Gone Lawn
a journal of literature
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Gone Lawn 2
Winter, 2010

Featured painting, Inside Concepts, by Tantra Bensko.

Featured Excerpt
New Works

Oisín Curran

excerpt : Mopus

I eat, you drink, we smoke, they sleep and wake, talk and sit. Now I, Regina, a temporary self or not, will go home and take Asa to my bed. And do not talk to me of the supernatural or the causal links between imagination and desire, will, magic, constructed truth, god, the invention of the unconscious, the invention of nations, the invention of time, the invention of love. Did death make culture to distract us while we die? What invented death? Do we have a priori qualities? Or are we slates erased? All these questions, let them fall.
The sun rises on all five of them snoozing in the café chairs on the flagstones of the plaza. Somewhere in the early morning they'd drifted from discourse into dreams.
A waiter's shining shoes tick tock. He totals up the bill and makes it prominent on the table, which he clears. Clank and tinkle of silverware and cups. Slumped in their seats, nobody stirs.
The sun inches up over the rim of the courtyard roof. Nothing but deep breathing. Asa's head reposes in Regina's lap. Bluebottle's forehead rests on the table, on a winning hand of Hearts. Pigeons descend to snack on late-night crumbs, stray cats chase them away. Prams rush by, with parents behind them. The town clock bangs the hour, a phone rings, cars honk around the concourse of the plaza. They slumber. Train whistle blows.
Bluebottle's eyes open wide. Blur of cards before him. He sits back abruptly. Sees the clocktower. Checks the bill and shifts it over to Asa.
I am in, he thinks, that alert state of early morning: little sleep, too much midnight coffee. Soon this fades and he falls asleep again, but by that time he's on a train bound for Rodez.
Asa sees him to the station, they embrace, promises of letters, phone calls. All is said and done, Bluebottle's off, punching through the tundra of sage brush and cacti in a high-speed train, shooting past low lonely tortured trees. An old man from Rumford sits across from him and together they reminisce until Bluebottle goes into the corridor to get some air.
Landscape split in two by the train. He gazes out from inside the moving line. Both sides of the track are dry, troubled with boulder erratics, wide vista. Far ahead, the track curves and begins to rise into fog-laden mountains.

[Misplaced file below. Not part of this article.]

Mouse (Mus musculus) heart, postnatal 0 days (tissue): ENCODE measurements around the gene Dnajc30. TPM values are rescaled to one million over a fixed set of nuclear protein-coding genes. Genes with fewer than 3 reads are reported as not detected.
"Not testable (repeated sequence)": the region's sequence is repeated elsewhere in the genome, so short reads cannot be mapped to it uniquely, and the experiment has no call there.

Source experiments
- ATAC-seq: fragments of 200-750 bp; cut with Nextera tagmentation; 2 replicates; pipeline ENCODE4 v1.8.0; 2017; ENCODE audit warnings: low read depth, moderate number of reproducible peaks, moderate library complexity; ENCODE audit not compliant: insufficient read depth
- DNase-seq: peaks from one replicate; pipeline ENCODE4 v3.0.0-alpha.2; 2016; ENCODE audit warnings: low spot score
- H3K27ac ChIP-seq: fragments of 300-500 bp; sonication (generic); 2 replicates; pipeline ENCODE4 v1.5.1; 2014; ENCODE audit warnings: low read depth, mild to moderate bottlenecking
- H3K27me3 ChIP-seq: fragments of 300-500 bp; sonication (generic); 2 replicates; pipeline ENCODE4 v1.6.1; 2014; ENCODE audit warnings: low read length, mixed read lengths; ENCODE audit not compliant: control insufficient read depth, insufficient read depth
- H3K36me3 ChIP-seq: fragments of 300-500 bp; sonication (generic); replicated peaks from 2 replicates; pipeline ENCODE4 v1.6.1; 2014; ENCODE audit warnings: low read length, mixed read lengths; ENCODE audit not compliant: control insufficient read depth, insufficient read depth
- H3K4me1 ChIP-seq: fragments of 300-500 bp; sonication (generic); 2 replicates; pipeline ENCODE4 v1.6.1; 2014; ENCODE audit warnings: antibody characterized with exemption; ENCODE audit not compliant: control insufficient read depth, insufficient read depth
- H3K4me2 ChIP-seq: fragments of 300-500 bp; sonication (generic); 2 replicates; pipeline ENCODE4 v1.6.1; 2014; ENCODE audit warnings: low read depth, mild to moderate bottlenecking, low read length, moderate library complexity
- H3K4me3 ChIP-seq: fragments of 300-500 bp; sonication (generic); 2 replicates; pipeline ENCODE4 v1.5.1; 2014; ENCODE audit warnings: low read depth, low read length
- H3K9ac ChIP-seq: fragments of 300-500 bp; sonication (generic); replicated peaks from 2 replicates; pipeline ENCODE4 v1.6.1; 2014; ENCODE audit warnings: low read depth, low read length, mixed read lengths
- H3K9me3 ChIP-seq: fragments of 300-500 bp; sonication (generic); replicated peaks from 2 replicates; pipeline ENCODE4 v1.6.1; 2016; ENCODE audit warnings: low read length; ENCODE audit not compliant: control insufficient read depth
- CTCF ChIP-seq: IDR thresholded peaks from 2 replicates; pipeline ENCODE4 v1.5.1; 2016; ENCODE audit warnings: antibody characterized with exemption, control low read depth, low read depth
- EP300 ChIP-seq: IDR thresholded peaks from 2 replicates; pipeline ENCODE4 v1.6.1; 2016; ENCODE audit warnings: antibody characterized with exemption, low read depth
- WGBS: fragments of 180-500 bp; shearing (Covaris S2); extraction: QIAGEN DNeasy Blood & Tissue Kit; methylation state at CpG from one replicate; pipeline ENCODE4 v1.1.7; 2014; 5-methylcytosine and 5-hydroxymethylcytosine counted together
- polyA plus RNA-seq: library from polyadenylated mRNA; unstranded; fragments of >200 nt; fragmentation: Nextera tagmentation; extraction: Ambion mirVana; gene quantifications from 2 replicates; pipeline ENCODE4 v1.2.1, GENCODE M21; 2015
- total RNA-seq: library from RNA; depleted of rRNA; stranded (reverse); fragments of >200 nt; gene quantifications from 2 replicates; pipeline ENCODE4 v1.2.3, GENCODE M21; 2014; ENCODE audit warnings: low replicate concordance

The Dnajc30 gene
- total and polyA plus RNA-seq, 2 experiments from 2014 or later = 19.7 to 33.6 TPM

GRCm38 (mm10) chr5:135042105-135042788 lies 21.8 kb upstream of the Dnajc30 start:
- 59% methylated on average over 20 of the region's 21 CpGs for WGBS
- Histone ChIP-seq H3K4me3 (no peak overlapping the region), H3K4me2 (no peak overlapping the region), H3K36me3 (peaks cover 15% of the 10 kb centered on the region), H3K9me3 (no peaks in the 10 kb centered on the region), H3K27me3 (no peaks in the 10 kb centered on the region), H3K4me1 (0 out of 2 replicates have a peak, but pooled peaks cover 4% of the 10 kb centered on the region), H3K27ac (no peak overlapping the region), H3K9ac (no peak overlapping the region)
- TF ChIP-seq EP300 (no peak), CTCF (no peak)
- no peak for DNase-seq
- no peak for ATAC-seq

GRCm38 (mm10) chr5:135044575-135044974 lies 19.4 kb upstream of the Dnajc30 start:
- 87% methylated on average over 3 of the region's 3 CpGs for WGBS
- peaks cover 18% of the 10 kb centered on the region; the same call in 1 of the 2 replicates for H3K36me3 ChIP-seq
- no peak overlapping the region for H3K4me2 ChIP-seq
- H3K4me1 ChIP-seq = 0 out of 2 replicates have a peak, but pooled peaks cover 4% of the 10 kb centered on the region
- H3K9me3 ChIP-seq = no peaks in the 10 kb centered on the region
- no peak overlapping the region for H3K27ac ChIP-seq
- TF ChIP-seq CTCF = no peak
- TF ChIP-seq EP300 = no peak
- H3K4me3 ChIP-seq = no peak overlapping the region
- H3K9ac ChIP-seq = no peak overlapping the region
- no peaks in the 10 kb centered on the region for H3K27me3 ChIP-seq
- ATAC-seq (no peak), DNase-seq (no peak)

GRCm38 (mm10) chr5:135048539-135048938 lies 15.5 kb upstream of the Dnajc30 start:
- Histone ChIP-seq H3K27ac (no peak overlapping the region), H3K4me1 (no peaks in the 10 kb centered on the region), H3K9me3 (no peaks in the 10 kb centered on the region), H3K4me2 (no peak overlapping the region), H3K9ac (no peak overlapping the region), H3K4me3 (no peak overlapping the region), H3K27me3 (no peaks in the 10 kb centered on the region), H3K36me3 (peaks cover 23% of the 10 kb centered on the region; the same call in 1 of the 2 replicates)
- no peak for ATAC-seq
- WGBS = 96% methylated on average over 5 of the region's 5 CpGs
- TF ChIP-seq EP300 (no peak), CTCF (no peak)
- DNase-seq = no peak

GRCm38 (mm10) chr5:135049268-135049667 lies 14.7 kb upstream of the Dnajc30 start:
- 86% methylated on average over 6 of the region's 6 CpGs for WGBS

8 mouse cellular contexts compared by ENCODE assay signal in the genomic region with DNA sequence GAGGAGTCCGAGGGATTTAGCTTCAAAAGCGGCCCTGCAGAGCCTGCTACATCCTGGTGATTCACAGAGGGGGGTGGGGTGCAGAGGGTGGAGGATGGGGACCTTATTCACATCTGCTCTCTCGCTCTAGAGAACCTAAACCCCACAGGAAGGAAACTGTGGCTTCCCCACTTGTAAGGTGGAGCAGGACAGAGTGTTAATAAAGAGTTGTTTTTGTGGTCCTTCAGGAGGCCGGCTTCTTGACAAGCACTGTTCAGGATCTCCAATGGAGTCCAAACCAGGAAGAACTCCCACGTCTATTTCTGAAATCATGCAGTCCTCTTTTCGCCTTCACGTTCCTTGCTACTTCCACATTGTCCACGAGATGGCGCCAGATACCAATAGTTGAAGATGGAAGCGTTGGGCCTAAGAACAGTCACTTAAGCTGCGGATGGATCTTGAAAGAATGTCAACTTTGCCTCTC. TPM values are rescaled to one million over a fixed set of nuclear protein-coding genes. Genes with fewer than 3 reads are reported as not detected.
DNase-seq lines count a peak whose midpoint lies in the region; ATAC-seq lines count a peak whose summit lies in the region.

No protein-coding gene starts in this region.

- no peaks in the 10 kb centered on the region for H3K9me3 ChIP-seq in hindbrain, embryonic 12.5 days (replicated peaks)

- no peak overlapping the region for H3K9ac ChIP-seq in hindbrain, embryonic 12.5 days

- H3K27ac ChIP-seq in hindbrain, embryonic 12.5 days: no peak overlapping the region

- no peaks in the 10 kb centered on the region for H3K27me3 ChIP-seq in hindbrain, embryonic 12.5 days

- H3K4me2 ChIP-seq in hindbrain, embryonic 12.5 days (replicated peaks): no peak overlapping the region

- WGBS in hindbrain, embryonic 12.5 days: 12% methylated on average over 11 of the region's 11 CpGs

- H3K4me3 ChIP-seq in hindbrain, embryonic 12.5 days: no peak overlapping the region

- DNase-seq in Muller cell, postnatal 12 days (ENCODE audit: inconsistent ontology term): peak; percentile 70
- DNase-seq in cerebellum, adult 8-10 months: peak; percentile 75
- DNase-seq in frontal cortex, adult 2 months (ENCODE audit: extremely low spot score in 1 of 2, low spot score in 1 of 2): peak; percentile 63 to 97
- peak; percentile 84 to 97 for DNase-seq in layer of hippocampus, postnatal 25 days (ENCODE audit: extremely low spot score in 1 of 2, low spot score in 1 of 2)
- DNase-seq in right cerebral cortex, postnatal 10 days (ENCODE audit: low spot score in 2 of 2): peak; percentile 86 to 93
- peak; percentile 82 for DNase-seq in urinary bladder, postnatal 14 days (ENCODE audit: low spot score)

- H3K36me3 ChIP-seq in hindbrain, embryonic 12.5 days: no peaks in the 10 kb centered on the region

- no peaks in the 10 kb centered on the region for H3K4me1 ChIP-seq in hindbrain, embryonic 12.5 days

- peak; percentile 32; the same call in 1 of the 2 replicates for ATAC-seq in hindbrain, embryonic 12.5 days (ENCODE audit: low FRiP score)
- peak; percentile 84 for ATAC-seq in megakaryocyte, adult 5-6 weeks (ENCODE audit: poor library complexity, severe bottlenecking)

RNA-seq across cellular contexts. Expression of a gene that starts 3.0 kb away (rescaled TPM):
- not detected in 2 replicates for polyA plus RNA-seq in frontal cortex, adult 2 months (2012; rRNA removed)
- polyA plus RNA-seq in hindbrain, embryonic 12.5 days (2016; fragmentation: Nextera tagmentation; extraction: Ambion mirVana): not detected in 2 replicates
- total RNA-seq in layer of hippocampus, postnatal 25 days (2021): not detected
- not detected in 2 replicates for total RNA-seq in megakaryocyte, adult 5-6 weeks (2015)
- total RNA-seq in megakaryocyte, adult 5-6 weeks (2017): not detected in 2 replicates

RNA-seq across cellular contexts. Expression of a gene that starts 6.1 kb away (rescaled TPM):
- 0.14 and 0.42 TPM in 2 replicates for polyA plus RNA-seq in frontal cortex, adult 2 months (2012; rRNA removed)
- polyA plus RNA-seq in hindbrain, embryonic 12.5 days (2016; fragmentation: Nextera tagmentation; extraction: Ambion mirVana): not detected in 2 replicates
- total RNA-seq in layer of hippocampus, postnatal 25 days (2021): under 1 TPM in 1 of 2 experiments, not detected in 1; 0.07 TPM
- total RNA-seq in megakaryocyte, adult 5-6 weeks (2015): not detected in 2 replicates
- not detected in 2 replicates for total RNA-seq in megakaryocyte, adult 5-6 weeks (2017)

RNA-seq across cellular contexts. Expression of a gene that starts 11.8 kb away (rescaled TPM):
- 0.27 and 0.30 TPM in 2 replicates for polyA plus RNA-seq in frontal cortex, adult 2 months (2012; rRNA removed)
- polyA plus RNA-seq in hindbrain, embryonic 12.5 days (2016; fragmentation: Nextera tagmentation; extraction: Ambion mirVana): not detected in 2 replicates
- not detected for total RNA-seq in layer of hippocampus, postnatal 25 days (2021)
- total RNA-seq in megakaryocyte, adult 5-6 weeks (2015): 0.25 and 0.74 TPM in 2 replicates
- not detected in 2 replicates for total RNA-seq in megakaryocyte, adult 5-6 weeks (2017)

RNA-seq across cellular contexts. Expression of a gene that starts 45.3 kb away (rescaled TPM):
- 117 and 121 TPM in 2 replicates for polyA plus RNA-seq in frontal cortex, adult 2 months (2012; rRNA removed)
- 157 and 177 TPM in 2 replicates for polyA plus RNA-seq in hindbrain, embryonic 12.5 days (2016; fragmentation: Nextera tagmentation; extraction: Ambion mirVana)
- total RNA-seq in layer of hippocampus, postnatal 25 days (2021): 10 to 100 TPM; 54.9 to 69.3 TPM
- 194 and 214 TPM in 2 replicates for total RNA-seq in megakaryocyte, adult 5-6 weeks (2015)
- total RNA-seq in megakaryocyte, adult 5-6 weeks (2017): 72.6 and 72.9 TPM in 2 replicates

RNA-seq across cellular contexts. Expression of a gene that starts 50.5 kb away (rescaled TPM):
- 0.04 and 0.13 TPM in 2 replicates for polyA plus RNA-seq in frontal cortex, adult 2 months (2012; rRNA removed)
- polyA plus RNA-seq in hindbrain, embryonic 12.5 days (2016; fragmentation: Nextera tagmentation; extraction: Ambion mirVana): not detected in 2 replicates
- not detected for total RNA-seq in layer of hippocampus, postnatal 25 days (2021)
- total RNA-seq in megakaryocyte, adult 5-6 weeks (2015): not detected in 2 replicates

Bluebottle returns to his compartment, the old man is gone. The train approaches night and plunges in. It climbs the mountainside. Bluebottle dozes and the lights go dim, flicker, go off, come on again dimly, this time tinted orange.
The door slides open, a man and woman step in. They flash badges. Passport. He hands it over. Driver's license. Gloved hands peruse his documents. Chins stroked. They peer at him in the orange shadow.
Police: We're looking for a ghost. You're not him.
Bluebottle: What's he look like?
Police: Like you. He must be stopped.
Bluebottle: What did he do?
But they're gone.
Bluebottle locks the door, the train swings back and forth. His lids drop, rise, drop and seal.
The train throws itself up the mountains, switchbacks, thunders on into little valleys, past sleeping villages, and up the slopes again, past mountain goats. The villagers dream of passing thunder, or exodus, passengers dream of biomorphs, cradles, sheep. The mountain goats eat night grass and stare pop-eyed at the illuminated beast that rages by and never stops to eat them up. The train dreams of the Himalayas.
Bluebottle sleeps through the night and all the next day. He wakes up in the evening and walks up the swaying cabins. He opens a door and the wind comes at him full of eucalyptus. He opens the door ahead and enters the next car. Silence, rocking. He goes on, past the heads bent over newspapers, avoiding briefcases, looking for the food car.
A face looks up from its newspaper. His sister.

Bluebottle blacks out instantly and instantly comes to, the hand in his stomach pinches, his legs shake, the world is white in his blown pupils.
He turns slowly away and weaves down the shifting aisle. The train skims along as before.
He looks back. She's coming after him, her eyes fixed on him. She's younger than before. Adolescent. Leaner, more dangerous. Her eyes are awful. Poached eyes on ghost.
Bluebottle pushes through the door. Outside.
Another door.
Inside. Halfway down the aisle he hears the same door hissing open and closed.
He turns. She's after him. Bluebottle speeds up. The hand in his stomach advances up his throat. Another door. Another car. She's still behind him. Bluebottle begins to run.
Bursting out of a third door, he sees the track speeding away. He's at the end of the train.
There's a ladder to his left. He grabs it and climbs.
He hauls himself onto the roof and falls, then kneels. He sees the tube of train to its vanishing point where it flexes and coils through a forest of eucalyptus trees. The pale moon is huge and glamorous. The sky darkens.
Bluebottle crawls slowly into the wind, clawing at the steel beneath him. He keeps his head down and plows forward. Reaching the end of the car he looks up.
Her face faces him at the top of a ladder, glowing weirdly in the dusk.
Where's my dog? he shouts. But the wind grabs his words and whips them down the track. He loses his grip and skitters backwards. The train takes a curve and he falls. Sky and ground lock together.

Oisín Curran grew up in Maine. He lives with his wife in Montreal.

Mopus was published in 2008 by Counterpath Press, to whom Gone Lawn is thankful for their kind permission to reprint this excerpt. You can find Mopus and other titles on their website.